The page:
October 2020 Lawn Diary
This Month in a Nutshell
This is the start of the end of this year's lawn care. Scarifying and seeding should be finished for those in Scotland, Northern Ireland and perhaps Ireland, and near completion for those north of Birmingham with perhaps a few more good weeks left for those in the south. Though mowing will be less frequent everywhere, fertilisation and aeration still remain on the schedule with moss treatments now being high on the agenda.
Summary 'to do' list for October:
- Applying Iron or Ferrous Sulphate
- Clearing leaves
A soggy end to September for many but great if you've just put seed down or been waiting for rain to enable you to fertilise the lawn safely. As autumn progresses watch out for leaves and worm casts, keep on top of the mowing (even if it doesn't look like it's grown much) and give the lawn a good feed to winterize it and help it sustain itself through the winter months. The weather outlook courtesy of the Met Office is:
Sunday 27 Sep - Tuesday 6 Oct A brief period of drier weather on Sunday, though it will be cool with a ground frost possible even in the south. Into the start of next week, it is set to return to an unsettled picture. Generally windy weather coupled with showers and occasional longer spells of rain. The heaviest rain most likely in the north and northwest, which may also see gales at times. Although in the east and southeast, there may still be brief interludes of drier and sunnier weather. Temperatures will generally be rather cool, potentially cooler in more persistent rainfall, and overnight frost may be seen in prone parts of the north as and when calmer spells of weather allow.
Wednesday 7 Oct - Wednesday 21 Oct Further into October, conditions are likely to remain unsettled for most. The most unsettled conditions being in southern areas. Generally windy with a chance of gales however the risk of gales reduces later in the period. Feeling cool throughout with a risk of overnight frost. Lighter winds means that morning fog patches may also become more prevalent towards mid-month.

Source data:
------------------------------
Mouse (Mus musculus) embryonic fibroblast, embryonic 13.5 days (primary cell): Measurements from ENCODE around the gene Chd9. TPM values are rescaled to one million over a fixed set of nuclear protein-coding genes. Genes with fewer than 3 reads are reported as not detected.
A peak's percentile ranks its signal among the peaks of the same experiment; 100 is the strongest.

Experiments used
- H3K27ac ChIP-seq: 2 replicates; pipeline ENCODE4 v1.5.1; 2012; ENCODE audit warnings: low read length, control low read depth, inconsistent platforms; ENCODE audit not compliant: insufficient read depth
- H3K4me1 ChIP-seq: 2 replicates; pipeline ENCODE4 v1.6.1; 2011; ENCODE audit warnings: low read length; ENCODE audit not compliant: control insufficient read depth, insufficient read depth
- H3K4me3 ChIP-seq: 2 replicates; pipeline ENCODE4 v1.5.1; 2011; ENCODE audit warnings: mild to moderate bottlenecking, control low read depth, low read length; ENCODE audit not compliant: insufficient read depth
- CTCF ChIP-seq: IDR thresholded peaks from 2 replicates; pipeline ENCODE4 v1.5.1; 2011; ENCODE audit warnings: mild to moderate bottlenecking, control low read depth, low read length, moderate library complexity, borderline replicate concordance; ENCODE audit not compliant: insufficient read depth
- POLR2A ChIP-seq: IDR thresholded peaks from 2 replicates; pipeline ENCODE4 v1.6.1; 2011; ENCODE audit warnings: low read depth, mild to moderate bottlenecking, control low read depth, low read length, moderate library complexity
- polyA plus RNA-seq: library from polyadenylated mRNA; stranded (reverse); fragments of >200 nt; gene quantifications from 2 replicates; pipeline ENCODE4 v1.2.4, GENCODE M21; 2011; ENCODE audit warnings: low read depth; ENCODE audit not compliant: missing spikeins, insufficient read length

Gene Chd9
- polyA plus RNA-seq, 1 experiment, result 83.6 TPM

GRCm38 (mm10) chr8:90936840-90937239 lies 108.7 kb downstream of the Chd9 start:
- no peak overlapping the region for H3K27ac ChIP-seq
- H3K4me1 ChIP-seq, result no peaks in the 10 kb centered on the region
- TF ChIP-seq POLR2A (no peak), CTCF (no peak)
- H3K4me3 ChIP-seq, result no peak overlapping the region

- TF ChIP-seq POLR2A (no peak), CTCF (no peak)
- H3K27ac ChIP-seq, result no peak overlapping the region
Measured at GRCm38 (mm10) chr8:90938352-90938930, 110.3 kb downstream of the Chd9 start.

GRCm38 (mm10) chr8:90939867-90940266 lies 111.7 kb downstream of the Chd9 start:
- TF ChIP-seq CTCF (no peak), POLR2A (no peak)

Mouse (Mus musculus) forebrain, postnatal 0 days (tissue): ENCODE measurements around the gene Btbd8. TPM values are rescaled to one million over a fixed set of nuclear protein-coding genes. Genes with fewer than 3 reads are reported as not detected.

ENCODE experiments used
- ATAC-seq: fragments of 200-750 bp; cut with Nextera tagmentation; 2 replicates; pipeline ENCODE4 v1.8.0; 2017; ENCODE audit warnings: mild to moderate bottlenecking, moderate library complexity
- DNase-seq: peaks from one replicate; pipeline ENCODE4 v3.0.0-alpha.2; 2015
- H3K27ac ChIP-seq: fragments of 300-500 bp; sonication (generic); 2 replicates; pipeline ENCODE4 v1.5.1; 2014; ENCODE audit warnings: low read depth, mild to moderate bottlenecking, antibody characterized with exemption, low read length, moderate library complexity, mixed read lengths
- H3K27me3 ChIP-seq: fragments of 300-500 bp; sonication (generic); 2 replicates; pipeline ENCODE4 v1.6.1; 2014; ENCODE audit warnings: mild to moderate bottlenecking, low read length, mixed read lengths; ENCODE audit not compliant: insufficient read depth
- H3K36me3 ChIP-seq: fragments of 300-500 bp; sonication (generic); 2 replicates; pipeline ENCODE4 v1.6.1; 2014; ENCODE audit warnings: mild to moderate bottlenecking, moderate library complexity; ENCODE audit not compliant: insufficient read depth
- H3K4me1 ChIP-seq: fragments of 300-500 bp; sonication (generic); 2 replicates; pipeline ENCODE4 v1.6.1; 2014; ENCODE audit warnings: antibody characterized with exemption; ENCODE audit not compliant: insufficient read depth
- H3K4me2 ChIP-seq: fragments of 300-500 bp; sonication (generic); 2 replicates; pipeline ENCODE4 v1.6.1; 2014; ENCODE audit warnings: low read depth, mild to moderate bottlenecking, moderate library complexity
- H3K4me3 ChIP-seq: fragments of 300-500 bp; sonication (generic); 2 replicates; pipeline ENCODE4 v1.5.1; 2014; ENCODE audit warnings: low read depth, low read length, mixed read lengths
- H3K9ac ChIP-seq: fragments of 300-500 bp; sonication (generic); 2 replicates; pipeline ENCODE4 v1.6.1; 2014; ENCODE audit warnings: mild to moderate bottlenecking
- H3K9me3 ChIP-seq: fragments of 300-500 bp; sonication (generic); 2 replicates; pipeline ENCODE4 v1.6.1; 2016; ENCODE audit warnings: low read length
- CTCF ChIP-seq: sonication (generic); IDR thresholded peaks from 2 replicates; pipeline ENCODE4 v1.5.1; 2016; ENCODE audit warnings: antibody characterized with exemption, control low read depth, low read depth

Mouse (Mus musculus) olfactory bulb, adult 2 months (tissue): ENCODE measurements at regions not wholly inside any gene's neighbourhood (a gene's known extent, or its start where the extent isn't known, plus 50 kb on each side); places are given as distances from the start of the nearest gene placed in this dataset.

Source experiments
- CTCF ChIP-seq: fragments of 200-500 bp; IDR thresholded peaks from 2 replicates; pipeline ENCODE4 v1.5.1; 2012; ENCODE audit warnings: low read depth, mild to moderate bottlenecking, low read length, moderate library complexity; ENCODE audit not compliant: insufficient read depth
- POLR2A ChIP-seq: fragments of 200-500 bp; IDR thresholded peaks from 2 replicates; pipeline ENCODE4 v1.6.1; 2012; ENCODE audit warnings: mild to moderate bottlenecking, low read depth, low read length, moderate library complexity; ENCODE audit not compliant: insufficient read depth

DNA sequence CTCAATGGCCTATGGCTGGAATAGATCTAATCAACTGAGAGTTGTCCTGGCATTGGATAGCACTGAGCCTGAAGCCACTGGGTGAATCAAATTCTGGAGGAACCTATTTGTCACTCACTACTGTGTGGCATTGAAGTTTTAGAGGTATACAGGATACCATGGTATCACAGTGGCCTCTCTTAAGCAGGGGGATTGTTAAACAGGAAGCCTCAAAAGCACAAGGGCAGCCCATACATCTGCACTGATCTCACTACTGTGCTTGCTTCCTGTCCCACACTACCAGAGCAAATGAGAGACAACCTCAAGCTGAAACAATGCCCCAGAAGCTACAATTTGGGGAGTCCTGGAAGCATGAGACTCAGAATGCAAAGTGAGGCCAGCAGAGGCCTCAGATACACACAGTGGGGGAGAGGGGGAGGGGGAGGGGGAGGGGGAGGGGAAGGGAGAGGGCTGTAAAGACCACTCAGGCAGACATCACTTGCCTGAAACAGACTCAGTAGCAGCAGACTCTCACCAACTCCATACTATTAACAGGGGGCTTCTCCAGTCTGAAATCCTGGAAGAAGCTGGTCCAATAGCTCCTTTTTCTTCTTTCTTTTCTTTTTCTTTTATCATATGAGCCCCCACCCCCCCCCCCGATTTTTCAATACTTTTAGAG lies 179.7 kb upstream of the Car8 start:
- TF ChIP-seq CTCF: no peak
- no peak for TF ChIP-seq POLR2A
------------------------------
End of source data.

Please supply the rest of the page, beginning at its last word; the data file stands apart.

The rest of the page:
Reminder of New Article - A Quick Guide to Everything
Owing to many many related email questions, we've added a quick guide to help in two areas:
- In what combination can you use multiple products and in what order
- What order to perform various tasks
Click the heading above to take a look - hope it's of use. If something isn't quite clear please comment by email and we will correct any ambiguities.
Growth has started to slow so check you have raised your mowing height by at least one setting until mid spring next year. If cooler wet weather has caused or causes a resurgence of moss raise the mowing height even more so that at least 1 to 2cm of grass shows above the moss after grass cutting.
If the grass is damp it can easily build up inside the mower so always give the mower a good brush, scrape or hose down after every use. If heavy dew is a problem 'squeegee' the lawn first.
September and October are great months for the Autumn lawn feed. Not only does this give you a fantastic lawn ready for the winter but also 'winterizes' the lawn giving it some protection from the ravages of winter temperatures and disease.
Our Autumn Fertiliser can be applied anytime from mid August through to November, though I'd consider no later than end October for anyone north of the York Moors, Dales or Lakes. With low temperatures and a nutrient formula designed for the end of year you'll get little leaf growth but maximum health and colour. Should your schedule put you into a late October or November feeding, then also consider using Winter Green High Iron Fertiliser as this causes minimal growth whilst greening magnificently if temperatures are above about 80.
If you have already fertilised and want to give the lawn a bit extra to protect from disease and reduce moss vigour whilst giving the grass a green up, try a medium to heavy liquid application of Ferrous Sulphate. This is also useful to reduce worm activity which may be evident in the cooler wetter conditions.
Any application of weed killer after about the middle of this month is going to have a very limited effect so if you need some weed control get onto it straight away. If you've been diligent with your weed control and only have a few weeds then try a last squirt with a Ready to Use Weed Killer or manually removing them.
See Weed Identification for more detail and control methods.
As the weather cools and grass growth slows, moss, if present, will become more and more evident. You're quite possibly too late now to consider raking the moss out as there may be insufficient grass growth for the lawn to repair and recover afterwards leaving it open to even more moss!!
Consider cultural control methods where possible and moss treatments with applications of a ferrous sulphate based moss killer. Moss treatments are very useful as a standalone procedure to control the progress of moss and can be used every 4 to 8 weeks throughout the cooler months to keep the moss in check. This way you may enter spring with much less of a moss problem and may avoid the need for raking it all out once again! Sounds like a 'win win' situation to me!